FIG. 4 shows a central tooth crown that would be placed on the abutment of FIGS. 1A, 1B, and 1C. The lateral and top surfaces of the crown are formed to duplicate the natural tooth, and the corresponding surfaces of the present invention abutment have the same shapes.
The preceding preferred embodiment used a central tooth replacement, but any tooth may be replaced using the present invention. Each tooth has a different shape, inclination and orientation. The present invention measures and characterizes each natural tooth such that the replacement is biologically, functionally and esthetically acceptable.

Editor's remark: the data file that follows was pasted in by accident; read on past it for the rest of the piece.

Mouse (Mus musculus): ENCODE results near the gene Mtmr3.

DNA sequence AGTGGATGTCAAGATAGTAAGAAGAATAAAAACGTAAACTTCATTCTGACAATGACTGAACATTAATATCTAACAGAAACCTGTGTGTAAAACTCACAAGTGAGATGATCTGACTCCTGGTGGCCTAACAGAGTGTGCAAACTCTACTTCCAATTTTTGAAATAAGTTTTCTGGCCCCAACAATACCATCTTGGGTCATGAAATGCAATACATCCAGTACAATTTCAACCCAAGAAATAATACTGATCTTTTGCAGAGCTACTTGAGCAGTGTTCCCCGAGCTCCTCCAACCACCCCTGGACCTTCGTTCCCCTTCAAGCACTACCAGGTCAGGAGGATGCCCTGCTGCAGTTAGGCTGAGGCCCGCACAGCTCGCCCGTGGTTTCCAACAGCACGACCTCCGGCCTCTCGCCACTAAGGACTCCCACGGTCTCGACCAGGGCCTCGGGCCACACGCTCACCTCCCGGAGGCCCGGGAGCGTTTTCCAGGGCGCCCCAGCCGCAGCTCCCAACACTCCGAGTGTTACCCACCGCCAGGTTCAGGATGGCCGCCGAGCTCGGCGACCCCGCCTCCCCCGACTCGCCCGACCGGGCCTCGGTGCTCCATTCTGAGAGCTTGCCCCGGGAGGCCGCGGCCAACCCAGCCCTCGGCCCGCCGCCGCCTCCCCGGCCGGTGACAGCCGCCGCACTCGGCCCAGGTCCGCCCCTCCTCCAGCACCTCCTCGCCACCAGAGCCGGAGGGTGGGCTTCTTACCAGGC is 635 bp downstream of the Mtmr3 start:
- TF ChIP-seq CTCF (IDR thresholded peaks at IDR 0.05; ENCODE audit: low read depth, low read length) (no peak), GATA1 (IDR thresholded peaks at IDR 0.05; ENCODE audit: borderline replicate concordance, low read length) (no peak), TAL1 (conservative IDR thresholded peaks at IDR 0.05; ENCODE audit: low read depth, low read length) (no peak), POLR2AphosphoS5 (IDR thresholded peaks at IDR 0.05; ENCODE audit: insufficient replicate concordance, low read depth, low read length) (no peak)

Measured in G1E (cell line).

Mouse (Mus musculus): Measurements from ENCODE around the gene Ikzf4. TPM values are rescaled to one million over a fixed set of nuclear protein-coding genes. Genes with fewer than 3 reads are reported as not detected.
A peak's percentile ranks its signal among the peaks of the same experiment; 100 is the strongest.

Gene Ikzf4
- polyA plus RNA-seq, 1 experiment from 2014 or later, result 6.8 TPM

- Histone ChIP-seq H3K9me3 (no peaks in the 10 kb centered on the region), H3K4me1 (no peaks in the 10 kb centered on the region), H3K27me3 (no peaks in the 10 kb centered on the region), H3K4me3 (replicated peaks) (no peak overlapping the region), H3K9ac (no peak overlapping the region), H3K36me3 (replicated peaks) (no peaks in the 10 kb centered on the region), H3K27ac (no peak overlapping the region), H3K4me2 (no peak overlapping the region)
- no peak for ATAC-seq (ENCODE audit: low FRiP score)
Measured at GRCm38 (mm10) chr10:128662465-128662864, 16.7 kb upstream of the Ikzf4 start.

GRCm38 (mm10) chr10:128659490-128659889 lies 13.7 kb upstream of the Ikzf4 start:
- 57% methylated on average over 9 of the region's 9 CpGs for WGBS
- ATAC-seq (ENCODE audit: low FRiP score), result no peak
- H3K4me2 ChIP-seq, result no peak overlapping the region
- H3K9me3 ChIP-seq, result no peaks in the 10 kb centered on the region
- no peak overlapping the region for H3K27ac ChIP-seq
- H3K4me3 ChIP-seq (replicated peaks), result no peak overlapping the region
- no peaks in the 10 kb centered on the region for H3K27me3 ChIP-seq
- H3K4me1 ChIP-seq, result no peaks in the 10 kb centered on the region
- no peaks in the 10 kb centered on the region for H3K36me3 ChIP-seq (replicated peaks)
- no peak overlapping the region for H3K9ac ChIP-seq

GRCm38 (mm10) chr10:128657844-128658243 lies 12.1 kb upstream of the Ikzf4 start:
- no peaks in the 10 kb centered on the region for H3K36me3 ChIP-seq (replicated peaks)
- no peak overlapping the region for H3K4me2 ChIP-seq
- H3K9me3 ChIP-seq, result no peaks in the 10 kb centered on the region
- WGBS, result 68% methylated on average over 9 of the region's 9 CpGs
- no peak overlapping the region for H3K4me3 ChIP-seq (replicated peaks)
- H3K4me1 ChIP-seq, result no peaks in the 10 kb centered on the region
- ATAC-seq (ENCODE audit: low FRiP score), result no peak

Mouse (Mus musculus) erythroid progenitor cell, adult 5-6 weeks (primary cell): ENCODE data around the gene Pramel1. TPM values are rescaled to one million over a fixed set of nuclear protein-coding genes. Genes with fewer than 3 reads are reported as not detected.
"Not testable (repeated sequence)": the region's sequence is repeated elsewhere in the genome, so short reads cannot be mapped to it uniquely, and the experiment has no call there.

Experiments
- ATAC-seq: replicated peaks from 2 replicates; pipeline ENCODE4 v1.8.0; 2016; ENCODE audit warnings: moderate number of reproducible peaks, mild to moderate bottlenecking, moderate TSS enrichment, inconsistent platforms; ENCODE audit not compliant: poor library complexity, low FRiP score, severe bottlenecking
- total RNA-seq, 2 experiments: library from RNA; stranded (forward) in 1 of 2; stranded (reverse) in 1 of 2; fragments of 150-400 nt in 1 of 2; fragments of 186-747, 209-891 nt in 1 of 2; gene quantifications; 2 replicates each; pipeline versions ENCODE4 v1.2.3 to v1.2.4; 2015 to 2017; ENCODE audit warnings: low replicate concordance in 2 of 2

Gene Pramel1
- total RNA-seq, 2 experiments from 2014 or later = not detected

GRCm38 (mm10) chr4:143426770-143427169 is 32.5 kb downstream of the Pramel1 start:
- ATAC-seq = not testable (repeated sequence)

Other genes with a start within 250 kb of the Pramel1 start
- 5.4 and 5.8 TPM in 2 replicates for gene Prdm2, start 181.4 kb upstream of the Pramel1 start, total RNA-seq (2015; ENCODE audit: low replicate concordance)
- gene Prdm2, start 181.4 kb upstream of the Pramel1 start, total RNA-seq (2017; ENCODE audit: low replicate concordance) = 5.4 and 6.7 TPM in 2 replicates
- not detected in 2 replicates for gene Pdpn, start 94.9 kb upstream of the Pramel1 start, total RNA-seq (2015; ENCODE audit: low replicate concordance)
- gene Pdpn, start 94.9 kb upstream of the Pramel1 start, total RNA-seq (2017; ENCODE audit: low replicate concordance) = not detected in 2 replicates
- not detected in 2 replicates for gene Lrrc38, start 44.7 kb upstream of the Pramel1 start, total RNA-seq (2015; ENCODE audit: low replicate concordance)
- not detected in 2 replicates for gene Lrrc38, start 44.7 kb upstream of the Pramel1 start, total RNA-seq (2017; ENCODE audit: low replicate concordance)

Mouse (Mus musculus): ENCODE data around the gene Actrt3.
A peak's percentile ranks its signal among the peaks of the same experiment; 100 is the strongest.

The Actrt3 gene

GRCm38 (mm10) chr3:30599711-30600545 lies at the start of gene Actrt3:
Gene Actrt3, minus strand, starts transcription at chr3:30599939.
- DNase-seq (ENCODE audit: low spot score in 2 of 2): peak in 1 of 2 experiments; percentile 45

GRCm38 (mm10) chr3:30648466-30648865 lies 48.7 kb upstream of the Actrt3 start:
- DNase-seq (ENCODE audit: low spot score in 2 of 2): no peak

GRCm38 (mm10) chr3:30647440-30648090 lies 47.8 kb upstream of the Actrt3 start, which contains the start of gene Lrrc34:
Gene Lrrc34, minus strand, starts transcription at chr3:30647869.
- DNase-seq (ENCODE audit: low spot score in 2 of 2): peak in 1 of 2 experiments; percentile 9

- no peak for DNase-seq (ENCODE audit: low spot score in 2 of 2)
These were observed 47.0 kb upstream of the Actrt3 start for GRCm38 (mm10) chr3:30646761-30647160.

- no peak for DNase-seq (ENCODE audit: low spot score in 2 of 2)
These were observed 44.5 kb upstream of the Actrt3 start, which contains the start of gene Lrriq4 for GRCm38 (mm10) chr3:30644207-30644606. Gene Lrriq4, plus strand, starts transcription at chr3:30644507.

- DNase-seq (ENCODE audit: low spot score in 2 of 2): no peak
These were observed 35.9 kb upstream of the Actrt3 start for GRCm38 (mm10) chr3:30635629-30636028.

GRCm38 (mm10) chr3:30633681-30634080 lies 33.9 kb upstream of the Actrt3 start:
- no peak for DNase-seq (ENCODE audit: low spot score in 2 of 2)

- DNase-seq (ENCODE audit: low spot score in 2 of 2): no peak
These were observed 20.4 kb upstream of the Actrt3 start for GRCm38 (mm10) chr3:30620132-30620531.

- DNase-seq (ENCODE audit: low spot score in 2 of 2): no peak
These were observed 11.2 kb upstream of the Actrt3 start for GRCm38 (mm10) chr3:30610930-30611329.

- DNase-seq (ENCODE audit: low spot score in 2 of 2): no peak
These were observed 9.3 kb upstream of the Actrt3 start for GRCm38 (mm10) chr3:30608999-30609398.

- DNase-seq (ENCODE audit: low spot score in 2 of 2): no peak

FIG. 5A, 5B, 5C, and 5D show different perspectives of a tooth replacement made in accordance with the present invention for a central tooth. FIG. 5A is a front and side (lateral) view of a representative central tooth showing the root. On a central tooth the visible outer enamel part 30 is distinguished from the root 33 part. The contour of the line between the outer and the root shows the valley part 36 and the hill part 34 (the directions are reversed from FIG. 1A since the tooth is shown reversed from that of FIG. 1A) where the gum line meets the tooth surface. The hill/valley contour is matched in the present invention abutment. The abutment that replaces the tooth of FIG. 5A is shown in FIG. 5B. The hill 10 of the abutment matches the natural tooth hill 34 and the valley 12 of the abutment matches the valley 36 of the natural tooth. The implanted base 24 approximates the natural tooth root. In addition, the present invention provides that the surfaces 30' of the abutment match the shapes of the natural tooth. Of course, the abutment outer surface onto which the crown is placed is smaller than the outer surface of the crown, but the general, or even the detailed surface shapes or contours correspond to each other. Within the present invention, the shapes of the natural ,and abutment may be made to closely or roughly equal each other as a specific application may require. FIG. 5C shows the central tooth from an opposite tooth, and FIG. 5D shows the basic triangular cross section shape at the cervix (section A--A') of a central tooth. FIG. 5E is the occlusal view looking down through the abutment to the implant. The general shape of the abutment of FIG. 5E and FIG. 5D match each other. FIG. 6A, 6b, 6C, and 6D show views of a lateral tooth corresponding to those preceding (FIGS. 5A, B, C, D) for a central tooth. FIG. 7 shows the corresponding views for the cuspid, first bicuspid, and second bicuspid. Of note, is the shape of these teeth taken at the cervix of the tooth, shown in FIG. 7 as the sections taken at A--A', B--B', and C--C' (drawings not to scale) where the shapes are ovoid. FIG. 8 shows the corresponding views of a molar where the cervix shape shown in section A--A' is a squared shape for the lower molars and a rhomboid shape for the upper molars.